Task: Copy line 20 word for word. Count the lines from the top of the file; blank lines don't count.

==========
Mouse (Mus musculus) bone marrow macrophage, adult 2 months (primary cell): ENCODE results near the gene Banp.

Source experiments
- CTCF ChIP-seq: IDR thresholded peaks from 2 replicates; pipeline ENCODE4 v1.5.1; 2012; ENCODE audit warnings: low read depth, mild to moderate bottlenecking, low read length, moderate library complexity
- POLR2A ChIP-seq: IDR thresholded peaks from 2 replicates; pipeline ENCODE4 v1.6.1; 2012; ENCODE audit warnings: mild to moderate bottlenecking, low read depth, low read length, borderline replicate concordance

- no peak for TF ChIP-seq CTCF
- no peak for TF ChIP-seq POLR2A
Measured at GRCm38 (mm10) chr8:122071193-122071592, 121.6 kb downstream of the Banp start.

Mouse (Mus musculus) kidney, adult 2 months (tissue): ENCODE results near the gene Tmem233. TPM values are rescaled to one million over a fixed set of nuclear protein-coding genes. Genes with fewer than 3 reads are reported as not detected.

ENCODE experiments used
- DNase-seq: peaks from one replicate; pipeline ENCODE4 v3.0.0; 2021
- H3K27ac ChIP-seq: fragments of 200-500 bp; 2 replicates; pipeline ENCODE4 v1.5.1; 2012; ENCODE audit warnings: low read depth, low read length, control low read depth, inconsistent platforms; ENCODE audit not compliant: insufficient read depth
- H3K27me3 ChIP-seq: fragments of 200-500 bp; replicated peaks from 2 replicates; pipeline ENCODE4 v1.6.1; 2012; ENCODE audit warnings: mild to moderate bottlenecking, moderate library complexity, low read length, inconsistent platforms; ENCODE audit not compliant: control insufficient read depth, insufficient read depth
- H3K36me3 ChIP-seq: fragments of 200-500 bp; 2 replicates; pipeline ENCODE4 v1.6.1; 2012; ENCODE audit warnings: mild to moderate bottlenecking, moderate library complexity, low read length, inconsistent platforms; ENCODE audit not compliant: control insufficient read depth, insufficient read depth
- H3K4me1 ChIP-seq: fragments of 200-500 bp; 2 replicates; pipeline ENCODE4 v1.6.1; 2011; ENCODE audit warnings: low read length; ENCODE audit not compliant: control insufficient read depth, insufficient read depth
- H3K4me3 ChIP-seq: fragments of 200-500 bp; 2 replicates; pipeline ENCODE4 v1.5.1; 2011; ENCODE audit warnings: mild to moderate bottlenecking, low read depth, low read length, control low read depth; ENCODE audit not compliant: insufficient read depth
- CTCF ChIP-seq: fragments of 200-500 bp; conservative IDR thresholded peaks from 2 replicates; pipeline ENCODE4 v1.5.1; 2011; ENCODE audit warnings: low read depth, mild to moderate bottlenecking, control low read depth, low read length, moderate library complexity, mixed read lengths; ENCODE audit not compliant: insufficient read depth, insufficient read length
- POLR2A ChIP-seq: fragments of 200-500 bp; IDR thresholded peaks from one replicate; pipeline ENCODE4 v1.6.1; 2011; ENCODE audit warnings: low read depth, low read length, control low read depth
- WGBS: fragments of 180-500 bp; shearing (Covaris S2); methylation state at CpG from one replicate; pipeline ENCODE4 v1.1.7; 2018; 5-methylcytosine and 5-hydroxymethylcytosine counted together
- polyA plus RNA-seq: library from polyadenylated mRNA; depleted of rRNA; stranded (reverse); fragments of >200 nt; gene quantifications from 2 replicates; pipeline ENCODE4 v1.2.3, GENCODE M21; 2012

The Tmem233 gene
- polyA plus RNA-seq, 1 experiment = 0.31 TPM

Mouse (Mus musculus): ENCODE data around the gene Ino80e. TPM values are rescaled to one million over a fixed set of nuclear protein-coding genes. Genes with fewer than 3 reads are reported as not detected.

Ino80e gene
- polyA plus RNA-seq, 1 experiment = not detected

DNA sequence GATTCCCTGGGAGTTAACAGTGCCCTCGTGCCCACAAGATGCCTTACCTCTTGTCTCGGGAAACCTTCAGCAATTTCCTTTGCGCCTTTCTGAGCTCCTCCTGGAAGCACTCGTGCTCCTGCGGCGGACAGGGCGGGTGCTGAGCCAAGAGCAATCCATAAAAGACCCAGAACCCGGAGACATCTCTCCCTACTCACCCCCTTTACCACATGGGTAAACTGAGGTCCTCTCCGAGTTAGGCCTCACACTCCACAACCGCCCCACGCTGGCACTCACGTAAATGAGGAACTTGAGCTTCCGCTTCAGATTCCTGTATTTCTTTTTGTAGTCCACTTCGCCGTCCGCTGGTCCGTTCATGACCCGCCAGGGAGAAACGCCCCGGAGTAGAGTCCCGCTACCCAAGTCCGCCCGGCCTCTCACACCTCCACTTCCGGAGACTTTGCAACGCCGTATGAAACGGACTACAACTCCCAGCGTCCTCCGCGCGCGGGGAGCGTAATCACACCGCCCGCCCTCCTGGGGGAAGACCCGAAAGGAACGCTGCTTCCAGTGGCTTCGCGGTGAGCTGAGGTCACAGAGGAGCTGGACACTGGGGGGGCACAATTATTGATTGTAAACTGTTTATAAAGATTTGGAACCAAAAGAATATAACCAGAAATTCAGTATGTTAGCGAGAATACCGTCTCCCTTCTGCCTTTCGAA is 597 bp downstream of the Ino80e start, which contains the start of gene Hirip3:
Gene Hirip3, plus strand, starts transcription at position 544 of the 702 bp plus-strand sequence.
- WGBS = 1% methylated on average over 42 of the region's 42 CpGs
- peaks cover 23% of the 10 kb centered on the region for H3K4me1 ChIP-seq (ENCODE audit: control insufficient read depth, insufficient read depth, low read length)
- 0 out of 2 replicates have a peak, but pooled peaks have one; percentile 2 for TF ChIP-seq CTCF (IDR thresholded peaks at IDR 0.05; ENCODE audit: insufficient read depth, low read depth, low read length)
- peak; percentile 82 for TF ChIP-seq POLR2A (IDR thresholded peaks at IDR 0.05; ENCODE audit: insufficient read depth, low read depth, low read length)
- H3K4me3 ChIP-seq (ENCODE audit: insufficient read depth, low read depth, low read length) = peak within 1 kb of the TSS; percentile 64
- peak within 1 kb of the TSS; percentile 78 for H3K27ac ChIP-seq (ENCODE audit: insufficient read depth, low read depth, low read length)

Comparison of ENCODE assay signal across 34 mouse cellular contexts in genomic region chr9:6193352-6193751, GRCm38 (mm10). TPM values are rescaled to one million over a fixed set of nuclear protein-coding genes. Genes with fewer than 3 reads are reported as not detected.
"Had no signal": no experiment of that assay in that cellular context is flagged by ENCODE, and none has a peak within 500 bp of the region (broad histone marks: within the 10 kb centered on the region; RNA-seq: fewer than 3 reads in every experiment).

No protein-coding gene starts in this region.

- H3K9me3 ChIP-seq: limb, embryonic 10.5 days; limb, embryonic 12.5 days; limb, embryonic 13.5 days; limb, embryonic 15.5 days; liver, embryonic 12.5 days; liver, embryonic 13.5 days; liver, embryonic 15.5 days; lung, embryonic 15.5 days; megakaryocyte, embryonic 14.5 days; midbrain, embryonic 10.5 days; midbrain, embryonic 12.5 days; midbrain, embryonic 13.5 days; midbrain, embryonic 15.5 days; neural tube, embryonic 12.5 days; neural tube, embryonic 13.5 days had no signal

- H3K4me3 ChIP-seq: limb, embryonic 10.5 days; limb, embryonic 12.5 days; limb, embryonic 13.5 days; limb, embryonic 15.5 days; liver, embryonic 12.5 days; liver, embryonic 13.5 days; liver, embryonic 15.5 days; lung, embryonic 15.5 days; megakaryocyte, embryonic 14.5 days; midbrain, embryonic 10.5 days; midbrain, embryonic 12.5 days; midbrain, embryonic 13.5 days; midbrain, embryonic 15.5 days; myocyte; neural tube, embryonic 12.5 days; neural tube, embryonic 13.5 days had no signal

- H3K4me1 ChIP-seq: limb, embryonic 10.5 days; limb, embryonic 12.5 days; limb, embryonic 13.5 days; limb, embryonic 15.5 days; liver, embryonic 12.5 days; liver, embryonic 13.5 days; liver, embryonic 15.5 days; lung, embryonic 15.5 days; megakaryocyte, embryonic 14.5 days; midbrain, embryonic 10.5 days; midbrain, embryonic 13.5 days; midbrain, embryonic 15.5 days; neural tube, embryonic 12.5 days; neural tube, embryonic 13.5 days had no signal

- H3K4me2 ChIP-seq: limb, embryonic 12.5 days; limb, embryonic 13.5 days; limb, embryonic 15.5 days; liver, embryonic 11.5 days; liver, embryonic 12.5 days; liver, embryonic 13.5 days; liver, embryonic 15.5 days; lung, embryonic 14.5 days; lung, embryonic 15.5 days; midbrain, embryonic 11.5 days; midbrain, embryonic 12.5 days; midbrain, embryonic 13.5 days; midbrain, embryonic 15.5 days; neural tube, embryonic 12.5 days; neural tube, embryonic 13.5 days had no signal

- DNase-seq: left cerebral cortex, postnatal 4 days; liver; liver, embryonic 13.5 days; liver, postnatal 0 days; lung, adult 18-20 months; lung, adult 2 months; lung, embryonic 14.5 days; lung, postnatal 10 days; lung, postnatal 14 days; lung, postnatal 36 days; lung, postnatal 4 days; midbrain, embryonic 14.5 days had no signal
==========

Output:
The Tmem233 gene